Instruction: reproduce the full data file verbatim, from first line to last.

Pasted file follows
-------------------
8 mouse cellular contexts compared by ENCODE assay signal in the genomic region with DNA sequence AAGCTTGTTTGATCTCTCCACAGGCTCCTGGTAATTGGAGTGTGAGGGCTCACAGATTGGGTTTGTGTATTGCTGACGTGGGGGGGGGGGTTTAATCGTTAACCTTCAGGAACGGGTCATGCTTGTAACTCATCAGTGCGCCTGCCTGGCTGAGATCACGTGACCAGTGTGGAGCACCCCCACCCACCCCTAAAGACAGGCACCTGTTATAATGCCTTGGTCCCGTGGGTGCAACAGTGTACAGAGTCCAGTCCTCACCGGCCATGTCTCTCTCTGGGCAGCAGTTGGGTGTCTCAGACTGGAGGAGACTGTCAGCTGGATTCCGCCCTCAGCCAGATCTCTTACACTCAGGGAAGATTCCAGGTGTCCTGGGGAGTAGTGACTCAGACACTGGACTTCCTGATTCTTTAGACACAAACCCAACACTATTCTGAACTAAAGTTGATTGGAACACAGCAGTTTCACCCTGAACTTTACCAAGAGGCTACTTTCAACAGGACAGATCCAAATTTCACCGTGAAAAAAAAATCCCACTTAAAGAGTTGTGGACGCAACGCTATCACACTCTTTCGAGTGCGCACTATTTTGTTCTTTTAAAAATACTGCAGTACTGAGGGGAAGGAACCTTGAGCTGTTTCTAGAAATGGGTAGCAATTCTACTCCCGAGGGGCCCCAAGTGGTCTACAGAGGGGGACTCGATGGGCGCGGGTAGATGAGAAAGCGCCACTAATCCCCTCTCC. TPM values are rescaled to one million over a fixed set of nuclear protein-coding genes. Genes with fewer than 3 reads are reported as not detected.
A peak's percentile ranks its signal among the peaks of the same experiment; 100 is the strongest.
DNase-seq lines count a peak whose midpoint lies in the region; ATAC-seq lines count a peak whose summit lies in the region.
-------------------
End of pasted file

8 mouse cellular contexts compared by ENCODE assay signal in the genomic region with DNA sequence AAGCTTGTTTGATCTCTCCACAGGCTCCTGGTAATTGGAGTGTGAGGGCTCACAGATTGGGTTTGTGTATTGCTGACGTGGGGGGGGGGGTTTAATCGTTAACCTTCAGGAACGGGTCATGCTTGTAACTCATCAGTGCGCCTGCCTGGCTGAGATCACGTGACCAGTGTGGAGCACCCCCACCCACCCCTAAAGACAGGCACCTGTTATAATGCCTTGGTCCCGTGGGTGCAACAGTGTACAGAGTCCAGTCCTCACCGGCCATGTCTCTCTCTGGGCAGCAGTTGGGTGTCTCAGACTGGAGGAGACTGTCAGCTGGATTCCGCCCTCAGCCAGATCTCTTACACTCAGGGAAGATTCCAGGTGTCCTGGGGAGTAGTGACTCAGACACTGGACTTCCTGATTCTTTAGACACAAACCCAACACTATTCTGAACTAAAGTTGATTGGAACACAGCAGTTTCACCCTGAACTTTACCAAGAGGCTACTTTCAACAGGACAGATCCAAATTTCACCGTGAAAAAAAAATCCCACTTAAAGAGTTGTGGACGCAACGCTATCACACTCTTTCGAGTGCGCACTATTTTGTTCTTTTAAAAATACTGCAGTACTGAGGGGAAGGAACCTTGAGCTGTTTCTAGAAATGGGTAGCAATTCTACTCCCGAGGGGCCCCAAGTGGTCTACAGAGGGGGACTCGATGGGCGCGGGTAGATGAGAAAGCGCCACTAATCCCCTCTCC. TPM values are rescaled to one million over a fixed set of nuclear protein-coding genes. Genes with fewer than 3 reads are reported as not detected.
A peak's percentile ranks its signal among the peaks of the same experiment; 100 is the strongest.
DNase-seq lines count a peak whose midpoint lies in the region; ATAC-seq lines count a peak whose summit lies in the region.